From rooftop wind turbines to expanded composting systems, 12 new eco-friendly projects will soon be underway on the campus funded by the university’s Campus Green Fund.
The University Sustainability Council and its Student Advisory Subcommittee doled out nearly $130,000 to the projects, pulling from the $215,000 pool generated by an $8 student fee that will increase to $12 over the next two years. The remaining $85,000 will likely be saved for next year’s fund, which could reach $300,000, Office of Sustainability Project Manager Mark Stewart said.
The council members selected the projects based on 14 criteria, including their connection to the campus, project creativity and how they would enhance the student experience.
“We had a good range of projects — some that really boosted sustainability from an educational and research perspective and some that really boosted sustainability in infrastructure changes,” Student Advisory Subcommittee Chairman Matthew Popkin said.
The largest grant, $32,950, was awarded to the Stamp Composting project, which aims to improve Stamp Student Union’s compost system and install new compost collection bins in the building with the goal of eventually making the building a zero-waste facility.
“Hopefully the funds are really going to enable the Stamp to really revitalize the way that their loading dock works so they can have more room for compost material and can also have more collection bins so that other people can compost within the Stamp,” said Dining Services Sustainability Coordinator Allison Lilly.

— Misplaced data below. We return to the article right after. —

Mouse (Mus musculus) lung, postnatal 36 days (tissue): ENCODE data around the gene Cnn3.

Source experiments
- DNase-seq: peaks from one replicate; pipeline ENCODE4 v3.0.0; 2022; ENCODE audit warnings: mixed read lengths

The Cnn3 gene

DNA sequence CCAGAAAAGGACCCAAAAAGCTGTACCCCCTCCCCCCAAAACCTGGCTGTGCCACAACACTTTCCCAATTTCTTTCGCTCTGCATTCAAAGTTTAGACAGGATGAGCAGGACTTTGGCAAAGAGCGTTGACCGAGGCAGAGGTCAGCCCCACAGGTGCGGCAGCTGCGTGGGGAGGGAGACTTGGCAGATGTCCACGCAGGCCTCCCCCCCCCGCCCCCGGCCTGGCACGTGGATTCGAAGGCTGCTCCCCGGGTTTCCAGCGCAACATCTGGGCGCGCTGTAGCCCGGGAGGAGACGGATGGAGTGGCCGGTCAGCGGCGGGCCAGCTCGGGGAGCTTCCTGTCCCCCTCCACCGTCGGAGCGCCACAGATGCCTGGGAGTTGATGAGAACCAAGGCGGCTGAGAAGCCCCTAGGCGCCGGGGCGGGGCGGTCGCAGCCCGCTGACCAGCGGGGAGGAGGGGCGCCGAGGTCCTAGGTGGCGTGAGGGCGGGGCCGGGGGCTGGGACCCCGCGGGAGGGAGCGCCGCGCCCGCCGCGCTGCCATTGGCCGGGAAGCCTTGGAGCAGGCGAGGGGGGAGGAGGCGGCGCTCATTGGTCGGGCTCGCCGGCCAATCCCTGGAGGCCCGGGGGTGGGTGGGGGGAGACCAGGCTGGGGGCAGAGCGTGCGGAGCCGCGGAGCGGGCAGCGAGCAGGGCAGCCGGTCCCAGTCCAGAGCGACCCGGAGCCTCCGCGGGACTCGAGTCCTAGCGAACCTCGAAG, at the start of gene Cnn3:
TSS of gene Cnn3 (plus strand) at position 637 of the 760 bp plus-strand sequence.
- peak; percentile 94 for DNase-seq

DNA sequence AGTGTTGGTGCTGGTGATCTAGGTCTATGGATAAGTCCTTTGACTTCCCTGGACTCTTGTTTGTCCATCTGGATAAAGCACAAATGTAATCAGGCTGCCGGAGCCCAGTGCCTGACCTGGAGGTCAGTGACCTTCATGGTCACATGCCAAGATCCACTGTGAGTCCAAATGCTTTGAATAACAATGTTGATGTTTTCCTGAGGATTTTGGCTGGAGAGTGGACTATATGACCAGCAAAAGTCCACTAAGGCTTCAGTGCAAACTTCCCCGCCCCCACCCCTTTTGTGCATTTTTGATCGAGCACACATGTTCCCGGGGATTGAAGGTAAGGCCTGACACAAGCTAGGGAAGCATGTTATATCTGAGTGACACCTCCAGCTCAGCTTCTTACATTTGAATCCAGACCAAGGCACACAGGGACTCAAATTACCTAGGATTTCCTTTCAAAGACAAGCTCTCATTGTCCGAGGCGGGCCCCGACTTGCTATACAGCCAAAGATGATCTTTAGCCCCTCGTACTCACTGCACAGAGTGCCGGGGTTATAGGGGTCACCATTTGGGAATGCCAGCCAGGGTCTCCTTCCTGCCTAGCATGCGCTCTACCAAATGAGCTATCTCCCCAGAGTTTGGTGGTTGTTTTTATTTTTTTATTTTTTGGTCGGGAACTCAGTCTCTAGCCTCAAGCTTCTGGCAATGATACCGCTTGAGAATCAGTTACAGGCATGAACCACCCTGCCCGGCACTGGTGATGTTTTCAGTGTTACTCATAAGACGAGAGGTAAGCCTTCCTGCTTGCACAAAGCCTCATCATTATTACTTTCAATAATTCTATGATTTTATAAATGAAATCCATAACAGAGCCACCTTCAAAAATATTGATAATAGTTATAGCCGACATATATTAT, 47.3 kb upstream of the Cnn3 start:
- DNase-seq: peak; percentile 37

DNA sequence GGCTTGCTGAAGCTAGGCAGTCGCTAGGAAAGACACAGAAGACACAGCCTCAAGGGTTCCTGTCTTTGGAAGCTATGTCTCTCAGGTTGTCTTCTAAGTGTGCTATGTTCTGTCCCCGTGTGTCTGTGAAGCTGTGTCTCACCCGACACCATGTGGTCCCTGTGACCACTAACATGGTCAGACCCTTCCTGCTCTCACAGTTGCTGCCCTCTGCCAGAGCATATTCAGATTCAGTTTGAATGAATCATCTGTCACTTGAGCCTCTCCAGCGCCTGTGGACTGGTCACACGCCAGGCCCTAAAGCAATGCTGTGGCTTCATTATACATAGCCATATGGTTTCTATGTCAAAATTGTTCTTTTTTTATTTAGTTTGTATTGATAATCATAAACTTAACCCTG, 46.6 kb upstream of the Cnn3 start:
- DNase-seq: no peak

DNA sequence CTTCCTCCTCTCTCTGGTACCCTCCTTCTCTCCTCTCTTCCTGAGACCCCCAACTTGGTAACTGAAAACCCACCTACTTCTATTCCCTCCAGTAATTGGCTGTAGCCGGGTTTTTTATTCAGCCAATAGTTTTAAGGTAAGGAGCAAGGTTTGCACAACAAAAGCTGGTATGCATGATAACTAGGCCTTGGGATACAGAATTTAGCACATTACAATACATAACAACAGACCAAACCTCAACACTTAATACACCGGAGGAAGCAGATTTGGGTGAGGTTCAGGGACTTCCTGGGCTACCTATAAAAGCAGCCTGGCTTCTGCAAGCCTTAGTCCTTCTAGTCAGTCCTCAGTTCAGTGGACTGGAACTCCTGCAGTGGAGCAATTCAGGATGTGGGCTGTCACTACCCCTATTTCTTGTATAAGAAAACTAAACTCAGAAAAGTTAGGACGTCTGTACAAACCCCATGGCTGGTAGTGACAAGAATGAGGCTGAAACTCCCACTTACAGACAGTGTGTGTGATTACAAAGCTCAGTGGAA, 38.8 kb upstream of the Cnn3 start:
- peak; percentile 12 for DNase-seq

Currently, Stamp staff members only compost waste not generated by customers, such as material from the kitchens, and officials estimate 17,000 visitors come through the building every day.
“We do have so much foot traffic here, it just seemed to be a really great spot to pilot a program like this,” said Don Wray, Stamp assistant director for facilities.
“The most important part of the collaboration is student participation.”
The council also awarded $14,200 to the Eppley Wind Project to install two small wind turbines on the roof of Eppley Recreation Center.
A team from the university’s Gemstone program will receive $12,410 for an Aquaponics Research project, where members will build systems to house plants that grow in water and aquatic animals including tilapia.
And Stewart said this year’s projects are unique not only in their variety, but in the collaboration between student groups to develop them.
He noted the council even helped different groups that didn’t receive the grants to join in on the approved projects.
“We’re really excited about these projects and look forward to funding even more campus-changing projects in the future,” Stewart said.